New Google Earth Animation Shows How Damming Rivers Will Worsen Climate Crisis

International Rivers and Friends of the Earth International have teamed up to create a state-of-the-art Google Earth 3-D tour and video narrated by Nigerian activist Nnimmo Bassey, winner of the prestigious Right Livelihood Award.

The production will be launched at the COP17 climate meeting in Durban next week.

The video and tour allow viewers to explore why dams are not the answer to climate change, by learning about topics such as reservoir emissions, dam safety, and adaptation while visiting real case studies in the Amazon, Africa, and the Himalayas.

For example, the tour illustrates how melting glaciers in the Himalayas – an effect of climate change – may lead to higher flood and safety risks for communities living downstream of dams.

The tour plunges the viewer deep inside one of Brazil’s dirtiest reservoirs, at the Tucuruí Dam, to visualize how rotting organic material creates methane gas, which bubbles up from dam reservoirs to emit greenhouse gases in the tropics.

The tour visualizes what smaller, decentralized projects would look like that could more efficiently eradicate energy poverty in Africa than large dams, while also reducing the economic risks of drought-crippled dams.

The Durban climate meeting is themed “saving tomorrow today.” Yet a global dam boom being promoted by dam proponents – which includes dozens of megadams proposed for Africa’s major rivers – could make a mockery of this vision. Says Jason Rainey, Executive Director of International Rivers:

“Healthy rivers are becoming an endangered species because of the impacts of large dams. There is no ‘tomorrow’ without rivers – we can’t adapt to a changing climate without them.”

Nnimmo Bassey, chair of Friends of the Earth International and narrator of the Google Earth video, says:

“Many African nations are dangerously dependent on hydropower, yet new dams are being built without any analysis of how climate change could affect their economic viability or their safety. Africa cannot afford dried-up reservoirs or dam collapses on top of the already high costs of adapting to a changing climate. We must develop climate-safe energy systems that improve lives, share the development wealth, and help us all weather the coming storm.”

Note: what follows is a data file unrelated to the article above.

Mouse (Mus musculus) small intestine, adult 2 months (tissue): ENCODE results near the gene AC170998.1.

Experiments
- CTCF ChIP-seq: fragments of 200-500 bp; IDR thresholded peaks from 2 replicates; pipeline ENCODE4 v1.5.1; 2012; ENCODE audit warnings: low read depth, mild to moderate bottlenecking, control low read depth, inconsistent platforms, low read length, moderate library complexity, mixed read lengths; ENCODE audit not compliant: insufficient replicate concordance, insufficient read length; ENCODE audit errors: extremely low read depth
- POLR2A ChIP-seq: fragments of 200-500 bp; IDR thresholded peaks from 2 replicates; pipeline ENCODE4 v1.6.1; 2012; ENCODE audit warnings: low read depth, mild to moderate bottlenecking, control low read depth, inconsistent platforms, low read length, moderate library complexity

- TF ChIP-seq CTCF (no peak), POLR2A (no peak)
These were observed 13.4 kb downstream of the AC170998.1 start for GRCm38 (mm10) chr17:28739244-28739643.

Using state of the art animation, the Google Earth production illustrates three key reasons that large dams are the wrong response to climate change:

• River flows are increasingly unpredictable.

Large dams have always been based on the assumption that future stream-flow patterns will mirror those of the past, but this is no longer true. Climate change has begun to significantly and unpredictably change precipitation patterns.

More frequent droughts will make many hydropower projects uneconomic.

More extreme rainfall will increase the risk of dam failures and catastrophic flood releases.

• Healthy rivers are critical for supporting life on Earth.

Big dams make it harder for people and ecosystems downstream of dams to adapt to climate change by reducing water quality and quantity, drying up forests and wetlands, flooding productive land, and destroying fisheries.

• Dam reservoirs emit greenhouse gases.

• In the tropics, dam reservoirs are a globally significant source of one of the most potent gases, methane. Meanwhile, free-flowing rivers play a crucial role in helping trap carbon.

Users may watch the video through YouTube, and download the interactive tour to explore inside Google Earth.

The video and interactive tour were created with technical assistance from Google Earth Outreach, drawing from diverse scientific data sources.

A supporting fact sheet is available at http://www.internationalrivers.org/node/6910

International Rivers is an environmental and human rights organization with staff in four continents.

For more than 25 years, International Rivers has been at the heart of the global struggle to protect rivers and the rights of communities that depend on them.

EcoDebate, 06/12/2011

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